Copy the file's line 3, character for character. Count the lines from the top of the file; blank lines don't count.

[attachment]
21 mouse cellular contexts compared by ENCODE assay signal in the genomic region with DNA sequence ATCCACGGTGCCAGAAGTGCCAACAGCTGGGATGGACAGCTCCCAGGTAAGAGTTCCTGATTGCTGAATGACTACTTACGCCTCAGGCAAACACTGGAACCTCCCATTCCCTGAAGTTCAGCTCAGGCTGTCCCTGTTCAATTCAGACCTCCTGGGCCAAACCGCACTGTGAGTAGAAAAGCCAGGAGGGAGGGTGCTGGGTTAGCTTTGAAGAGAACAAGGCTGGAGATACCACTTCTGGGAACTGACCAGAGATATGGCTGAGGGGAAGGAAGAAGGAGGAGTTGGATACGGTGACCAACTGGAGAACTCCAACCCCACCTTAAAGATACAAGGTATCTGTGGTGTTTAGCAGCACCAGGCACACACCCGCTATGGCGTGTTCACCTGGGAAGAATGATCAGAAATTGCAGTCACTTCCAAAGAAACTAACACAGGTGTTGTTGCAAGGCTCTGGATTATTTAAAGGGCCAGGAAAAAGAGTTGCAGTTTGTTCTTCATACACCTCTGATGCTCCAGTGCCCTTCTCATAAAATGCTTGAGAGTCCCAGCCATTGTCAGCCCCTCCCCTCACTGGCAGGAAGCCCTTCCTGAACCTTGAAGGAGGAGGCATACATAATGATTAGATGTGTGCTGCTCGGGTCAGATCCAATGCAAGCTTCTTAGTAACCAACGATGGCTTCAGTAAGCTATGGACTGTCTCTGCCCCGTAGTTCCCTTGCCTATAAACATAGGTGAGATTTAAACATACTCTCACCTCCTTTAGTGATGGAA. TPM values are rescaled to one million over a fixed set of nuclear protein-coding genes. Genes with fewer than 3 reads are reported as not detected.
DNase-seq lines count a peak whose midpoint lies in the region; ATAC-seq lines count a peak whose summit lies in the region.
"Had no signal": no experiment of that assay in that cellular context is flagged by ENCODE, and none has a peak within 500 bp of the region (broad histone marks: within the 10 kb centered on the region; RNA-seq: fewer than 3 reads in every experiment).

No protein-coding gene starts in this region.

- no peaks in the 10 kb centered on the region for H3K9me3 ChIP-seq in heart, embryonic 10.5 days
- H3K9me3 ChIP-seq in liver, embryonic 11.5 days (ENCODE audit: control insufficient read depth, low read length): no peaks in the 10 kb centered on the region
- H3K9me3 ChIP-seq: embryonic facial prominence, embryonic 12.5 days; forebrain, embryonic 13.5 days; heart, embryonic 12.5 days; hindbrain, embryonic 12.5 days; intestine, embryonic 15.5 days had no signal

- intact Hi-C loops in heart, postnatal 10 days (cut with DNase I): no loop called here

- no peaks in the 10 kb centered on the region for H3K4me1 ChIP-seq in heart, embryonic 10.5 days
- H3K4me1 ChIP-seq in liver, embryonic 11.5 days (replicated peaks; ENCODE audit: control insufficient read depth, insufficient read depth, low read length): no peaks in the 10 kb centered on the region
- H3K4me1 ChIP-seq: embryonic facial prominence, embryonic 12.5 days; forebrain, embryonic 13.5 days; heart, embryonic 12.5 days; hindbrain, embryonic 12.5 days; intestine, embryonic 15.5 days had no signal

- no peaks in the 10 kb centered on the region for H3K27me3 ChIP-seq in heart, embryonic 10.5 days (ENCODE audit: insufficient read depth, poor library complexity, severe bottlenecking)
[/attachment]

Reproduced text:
"Had no signal": no experiment of that assay in that cellular context is flagged by ENCODE, and none has a peak within 500 bp of the region (broad histone marks: within the 10 kb centered on the region; RNA-seq: fewer than 3 reads in every experiment).